For Women’s History Month 2018 I plan to make some visualisations of women’s/gender history datasets. I don’t know how often this will happen yet, but hope there’ll be at least one a week.
I’ll blog about them here and post code and data over at Github. The datavizes won’t necessarily be very sophisticated or original, but I’ll try to highlight different kinds of graph and how they can be used to explore patterns in data and start to formulate ideas and stories a historian might want to tell. Some of the datasets are likely to be closely related to my research interests and recent projects, but I hope to find new material from various sources and have some fun with stuff I don’t know much about!
There are likely to be two types of post:
* focusing on women
* comparison of women and men’s experiences
Today’s opening instalment is of the second kind. I’ve started with this one because it’s data I recently created and this is my first chance to do something with it!
Eighteenth-century inquests were usually held within a few days of a sudden, violent, accidental or unexplained death, at a local alehouse, parish workhouse or the location of the death itself. The dataset I’ve created contains a wealth of data that could be visualised, including locations, dates and verdicts. Here I’m just going to focus on a few comparisons of patterns for male and female deceased, using a range of graph types which, as you’ll see, highlight information in different ways. The dataset contains a total of 2894 inquests. A very small number were of more than one person/gender unknown or mixed; I’ve removed those (and for convenience I’m going to pretend that for the remaining 2891, 1 inquest = 1 person, though there might be a few exceptions). 361 were children.
The first graph shows annual counts of male and female inquests, showing clearly that there were considerably more inquests for male decedents than for female. It also shows that there was a lot of variation in the numbers of inquests from one year to the next.
This is also clearly shown by a proportional stacked chart, which also shows that the gender ratio doesn’t vary greatly from year to year, despite the fluctuating totals. This is… curious.
When we take a look at the inquests on children, it can be seen that the ratios appear to be rather more even but also less consistent (which might be expected with smaller numbers). I’d need to look more closely at the numbers with this one, but it’s clear that there is less gender disparity. Why?
(Charts like the last two are brilliant for showing proportions, but you have to bear in mind that they hide the variations in actual numbers.)
Here is another type of stacked chart. The first graph showed the counts for each gender independently; this stacks them on top of each other so you can see both the total numbers and the gender proportions.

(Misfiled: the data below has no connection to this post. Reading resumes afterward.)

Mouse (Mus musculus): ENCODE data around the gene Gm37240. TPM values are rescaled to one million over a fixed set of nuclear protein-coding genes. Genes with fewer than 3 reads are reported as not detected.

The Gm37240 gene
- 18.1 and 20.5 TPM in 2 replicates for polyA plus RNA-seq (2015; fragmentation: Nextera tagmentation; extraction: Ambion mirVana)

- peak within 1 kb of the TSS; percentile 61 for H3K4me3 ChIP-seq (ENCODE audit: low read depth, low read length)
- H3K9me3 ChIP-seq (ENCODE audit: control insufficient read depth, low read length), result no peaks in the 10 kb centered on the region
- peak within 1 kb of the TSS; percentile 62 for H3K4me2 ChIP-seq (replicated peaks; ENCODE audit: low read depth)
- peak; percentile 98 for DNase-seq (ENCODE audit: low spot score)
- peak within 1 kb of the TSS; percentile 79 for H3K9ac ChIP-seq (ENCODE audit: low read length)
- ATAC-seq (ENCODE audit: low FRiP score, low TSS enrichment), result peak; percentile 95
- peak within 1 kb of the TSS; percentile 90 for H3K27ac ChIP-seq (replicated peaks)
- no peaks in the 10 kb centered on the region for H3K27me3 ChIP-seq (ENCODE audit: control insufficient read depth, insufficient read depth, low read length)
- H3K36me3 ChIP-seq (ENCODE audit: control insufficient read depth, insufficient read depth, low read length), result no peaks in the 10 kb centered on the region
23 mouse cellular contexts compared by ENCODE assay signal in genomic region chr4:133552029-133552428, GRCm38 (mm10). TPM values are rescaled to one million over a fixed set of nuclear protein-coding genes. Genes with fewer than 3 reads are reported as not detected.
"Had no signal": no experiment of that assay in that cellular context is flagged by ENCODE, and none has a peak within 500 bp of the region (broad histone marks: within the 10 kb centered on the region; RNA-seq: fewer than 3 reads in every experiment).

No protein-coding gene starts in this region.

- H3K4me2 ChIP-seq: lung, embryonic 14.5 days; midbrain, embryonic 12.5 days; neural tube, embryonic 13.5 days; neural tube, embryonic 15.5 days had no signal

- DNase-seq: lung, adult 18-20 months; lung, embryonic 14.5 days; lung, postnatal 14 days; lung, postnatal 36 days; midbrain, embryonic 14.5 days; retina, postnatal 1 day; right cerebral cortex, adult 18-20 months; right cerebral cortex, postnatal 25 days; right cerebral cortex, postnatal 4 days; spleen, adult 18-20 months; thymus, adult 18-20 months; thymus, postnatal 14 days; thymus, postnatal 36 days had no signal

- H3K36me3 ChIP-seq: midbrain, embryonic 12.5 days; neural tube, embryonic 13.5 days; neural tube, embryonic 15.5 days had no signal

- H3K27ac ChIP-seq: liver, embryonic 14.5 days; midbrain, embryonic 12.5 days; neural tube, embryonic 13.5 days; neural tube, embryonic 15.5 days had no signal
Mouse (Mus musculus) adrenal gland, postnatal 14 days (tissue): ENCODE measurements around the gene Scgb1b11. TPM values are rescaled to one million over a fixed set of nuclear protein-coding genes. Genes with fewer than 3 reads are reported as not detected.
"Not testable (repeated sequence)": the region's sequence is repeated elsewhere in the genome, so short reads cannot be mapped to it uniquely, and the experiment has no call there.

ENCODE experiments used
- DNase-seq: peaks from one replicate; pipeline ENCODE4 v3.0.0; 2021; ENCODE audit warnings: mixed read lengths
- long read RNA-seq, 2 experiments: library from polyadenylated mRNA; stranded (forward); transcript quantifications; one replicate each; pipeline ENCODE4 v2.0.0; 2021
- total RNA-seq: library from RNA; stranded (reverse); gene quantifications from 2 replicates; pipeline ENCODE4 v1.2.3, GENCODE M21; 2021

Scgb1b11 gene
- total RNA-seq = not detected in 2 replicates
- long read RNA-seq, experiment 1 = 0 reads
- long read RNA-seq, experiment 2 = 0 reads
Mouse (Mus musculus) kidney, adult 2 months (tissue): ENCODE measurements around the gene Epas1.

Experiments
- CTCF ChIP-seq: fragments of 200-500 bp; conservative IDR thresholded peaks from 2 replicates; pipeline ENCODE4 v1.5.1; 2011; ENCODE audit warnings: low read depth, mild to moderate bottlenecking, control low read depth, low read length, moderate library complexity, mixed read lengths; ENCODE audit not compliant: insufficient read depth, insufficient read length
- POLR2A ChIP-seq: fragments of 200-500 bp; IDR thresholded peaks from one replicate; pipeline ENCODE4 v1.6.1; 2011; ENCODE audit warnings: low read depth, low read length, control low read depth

Now I want to take a look at whether there are gendered patterns in inquest verdicts. I can break this down in two different ways. The first shows a breakdown of verdicts for each gender. The most obvious thing to note here is that accidental deaths account for a much higher proportion of the male deaths, which seems likely to reflect that men were more likely to work in a range of dangerous manual trades. Meanwhile, a higher proportion of women than men committed suicide, were victims of homicide, or died of natural causes. (Another time, I might add a third column showing the pattern for all verdicts.)
My final chart flips the breakdown around to compare the gender ratios for each type of verdict. This helps to give a different perspective on to the gender differences.
Here it is again, but I’ve added a guideline showing the average male:female ratio (which is 72.6% to 27.4%). These two charts emphasise that compared to men and boys, women and girls are a) least likely to die in an accident and b) most likely to be victims of homicide – with nearly 40% of homicide verdicts, this is the one category that’s approaching gender parity. Considering that lethal violence was largely a masculine domain (both as offenders and victims), this is interesting – though we shouldn’t forget that homicides account for a small proportion of inquests.
So, based on these explorations I have a number of lines of enquiry to start investigating in more depth, including:
- why are men so much more likely to die in circumstances that lead to an inquest?
- homicide victims
- the gendering of accidental deaths (will it turn out to be the case, as you might speculate, that men’s accidental deaths are more likely to be outside the home and in the context of waged work while women’s are more domestic?)
- the differences between children and adults (is there generally a less gendered profile for children?)
- I’d also look more closely at the annual fluctuations, and probably at seasonal variations as well